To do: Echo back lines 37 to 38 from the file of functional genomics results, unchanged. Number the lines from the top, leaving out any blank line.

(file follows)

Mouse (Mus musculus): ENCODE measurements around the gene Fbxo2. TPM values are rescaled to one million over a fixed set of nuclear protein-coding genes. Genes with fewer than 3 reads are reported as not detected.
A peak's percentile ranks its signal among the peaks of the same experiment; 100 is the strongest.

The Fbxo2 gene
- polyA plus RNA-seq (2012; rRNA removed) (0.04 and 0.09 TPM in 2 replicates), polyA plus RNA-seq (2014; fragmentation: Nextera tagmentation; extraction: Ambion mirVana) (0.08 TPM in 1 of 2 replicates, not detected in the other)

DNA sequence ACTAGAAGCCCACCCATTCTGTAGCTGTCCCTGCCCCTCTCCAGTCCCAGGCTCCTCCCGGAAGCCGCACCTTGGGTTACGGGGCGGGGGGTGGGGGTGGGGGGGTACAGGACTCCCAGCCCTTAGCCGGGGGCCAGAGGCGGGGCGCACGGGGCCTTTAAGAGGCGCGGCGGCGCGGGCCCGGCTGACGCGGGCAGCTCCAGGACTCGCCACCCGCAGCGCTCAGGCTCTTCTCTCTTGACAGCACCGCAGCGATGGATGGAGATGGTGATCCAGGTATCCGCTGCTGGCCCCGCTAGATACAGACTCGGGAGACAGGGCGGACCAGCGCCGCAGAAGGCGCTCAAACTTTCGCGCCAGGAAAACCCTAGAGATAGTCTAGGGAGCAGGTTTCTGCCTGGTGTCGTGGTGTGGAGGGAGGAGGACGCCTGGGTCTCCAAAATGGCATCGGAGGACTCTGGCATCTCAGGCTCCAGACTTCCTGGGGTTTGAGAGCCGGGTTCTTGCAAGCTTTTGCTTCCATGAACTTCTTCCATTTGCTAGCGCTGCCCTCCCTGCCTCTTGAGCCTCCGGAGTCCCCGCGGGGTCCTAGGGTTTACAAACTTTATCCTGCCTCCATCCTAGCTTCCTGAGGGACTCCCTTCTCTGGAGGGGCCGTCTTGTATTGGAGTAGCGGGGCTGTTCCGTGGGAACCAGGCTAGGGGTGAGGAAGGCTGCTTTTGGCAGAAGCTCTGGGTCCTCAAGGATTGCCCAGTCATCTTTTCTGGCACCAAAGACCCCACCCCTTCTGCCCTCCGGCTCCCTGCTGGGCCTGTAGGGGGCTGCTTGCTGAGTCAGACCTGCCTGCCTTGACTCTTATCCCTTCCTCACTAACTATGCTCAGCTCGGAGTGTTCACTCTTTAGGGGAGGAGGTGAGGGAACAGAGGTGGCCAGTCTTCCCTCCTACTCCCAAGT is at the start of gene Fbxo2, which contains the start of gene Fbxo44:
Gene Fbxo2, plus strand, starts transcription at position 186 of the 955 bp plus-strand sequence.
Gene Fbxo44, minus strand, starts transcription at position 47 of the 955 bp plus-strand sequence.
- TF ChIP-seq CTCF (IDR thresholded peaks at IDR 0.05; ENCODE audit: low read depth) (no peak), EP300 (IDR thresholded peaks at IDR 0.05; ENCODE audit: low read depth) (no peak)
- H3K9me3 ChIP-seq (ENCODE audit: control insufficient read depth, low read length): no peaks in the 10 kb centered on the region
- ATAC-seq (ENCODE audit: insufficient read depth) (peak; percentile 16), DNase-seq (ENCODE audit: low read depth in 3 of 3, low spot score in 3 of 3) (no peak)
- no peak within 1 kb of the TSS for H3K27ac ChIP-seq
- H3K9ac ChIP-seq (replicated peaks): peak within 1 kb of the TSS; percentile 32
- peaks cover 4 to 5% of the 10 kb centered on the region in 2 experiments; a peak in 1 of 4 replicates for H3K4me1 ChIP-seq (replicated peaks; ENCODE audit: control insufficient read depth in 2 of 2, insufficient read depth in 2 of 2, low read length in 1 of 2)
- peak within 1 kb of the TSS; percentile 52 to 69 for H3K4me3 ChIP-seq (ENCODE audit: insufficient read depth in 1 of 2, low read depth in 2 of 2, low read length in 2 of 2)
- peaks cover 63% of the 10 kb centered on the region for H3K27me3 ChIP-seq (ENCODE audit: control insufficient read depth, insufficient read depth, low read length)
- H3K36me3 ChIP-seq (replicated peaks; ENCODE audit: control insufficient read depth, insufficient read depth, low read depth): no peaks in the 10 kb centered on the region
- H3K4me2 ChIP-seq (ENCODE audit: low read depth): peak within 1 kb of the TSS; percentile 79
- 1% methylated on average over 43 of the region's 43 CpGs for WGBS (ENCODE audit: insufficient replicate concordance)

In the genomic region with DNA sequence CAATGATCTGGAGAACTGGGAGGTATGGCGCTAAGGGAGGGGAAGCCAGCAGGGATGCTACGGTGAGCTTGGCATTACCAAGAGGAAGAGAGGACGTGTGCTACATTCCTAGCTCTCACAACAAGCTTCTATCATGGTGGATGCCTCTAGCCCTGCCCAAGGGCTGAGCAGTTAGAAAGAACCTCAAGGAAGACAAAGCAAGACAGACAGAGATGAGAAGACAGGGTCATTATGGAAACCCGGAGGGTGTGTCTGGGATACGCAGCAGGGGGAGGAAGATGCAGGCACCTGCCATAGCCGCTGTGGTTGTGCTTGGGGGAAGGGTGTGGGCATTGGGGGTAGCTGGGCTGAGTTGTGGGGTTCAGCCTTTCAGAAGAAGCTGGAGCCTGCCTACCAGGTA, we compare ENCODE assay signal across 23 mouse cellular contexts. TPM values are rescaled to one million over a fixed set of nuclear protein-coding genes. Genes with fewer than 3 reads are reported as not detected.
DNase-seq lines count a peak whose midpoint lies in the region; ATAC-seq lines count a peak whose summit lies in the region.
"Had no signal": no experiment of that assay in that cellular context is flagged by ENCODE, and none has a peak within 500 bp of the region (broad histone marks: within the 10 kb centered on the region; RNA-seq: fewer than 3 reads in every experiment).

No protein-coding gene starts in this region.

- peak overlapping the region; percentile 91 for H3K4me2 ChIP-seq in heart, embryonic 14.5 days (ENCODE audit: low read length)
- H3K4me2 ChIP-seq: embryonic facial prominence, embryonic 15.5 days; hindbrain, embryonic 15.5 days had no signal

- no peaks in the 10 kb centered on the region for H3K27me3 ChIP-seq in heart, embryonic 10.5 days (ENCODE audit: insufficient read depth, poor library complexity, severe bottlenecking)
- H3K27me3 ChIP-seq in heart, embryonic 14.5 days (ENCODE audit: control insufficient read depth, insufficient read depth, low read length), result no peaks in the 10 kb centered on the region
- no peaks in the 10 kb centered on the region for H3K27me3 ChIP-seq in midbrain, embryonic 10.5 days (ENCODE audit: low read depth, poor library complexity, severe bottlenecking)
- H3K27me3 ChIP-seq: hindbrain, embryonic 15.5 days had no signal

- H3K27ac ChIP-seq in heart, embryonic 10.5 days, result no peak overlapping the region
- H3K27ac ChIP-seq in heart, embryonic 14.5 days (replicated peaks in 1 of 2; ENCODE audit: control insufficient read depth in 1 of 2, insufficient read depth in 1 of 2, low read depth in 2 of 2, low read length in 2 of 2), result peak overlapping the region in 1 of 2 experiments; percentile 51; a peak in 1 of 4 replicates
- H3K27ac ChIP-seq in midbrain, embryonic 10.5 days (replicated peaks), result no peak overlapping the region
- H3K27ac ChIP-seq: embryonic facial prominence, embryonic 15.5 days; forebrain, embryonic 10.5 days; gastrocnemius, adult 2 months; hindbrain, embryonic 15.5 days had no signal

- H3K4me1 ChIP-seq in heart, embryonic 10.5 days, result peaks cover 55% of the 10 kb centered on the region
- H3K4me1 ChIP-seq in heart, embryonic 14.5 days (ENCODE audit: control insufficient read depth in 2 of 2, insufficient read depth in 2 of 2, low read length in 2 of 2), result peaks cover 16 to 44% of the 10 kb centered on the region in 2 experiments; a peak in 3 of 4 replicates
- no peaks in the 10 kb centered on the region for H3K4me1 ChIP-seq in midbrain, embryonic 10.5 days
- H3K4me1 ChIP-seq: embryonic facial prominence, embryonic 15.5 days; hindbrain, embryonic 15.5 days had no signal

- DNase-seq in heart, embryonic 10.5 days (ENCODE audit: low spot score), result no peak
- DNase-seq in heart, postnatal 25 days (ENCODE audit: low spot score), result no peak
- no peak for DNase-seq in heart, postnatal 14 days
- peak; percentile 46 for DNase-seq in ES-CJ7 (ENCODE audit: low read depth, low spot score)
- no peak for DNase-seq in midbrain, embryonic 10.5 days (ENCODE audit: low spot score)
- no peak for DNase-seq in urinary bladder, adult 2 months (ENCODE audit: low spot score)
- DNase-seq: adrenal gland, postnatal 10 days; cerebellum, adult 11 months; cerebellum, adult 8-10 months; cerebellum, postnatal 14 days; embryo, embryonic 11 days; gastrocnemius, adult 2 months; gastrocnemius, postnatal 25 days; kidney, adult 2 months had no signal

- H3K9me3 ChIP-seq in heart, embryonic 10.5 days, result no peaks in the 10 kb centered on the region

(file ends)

- DNase-seq in heart, embryonic 10.5 days (ENCODE audit: low spot score), result no peak
- DNase-seq in heart, postnatal 25 days (ENCODE audit: low spot score), result no peak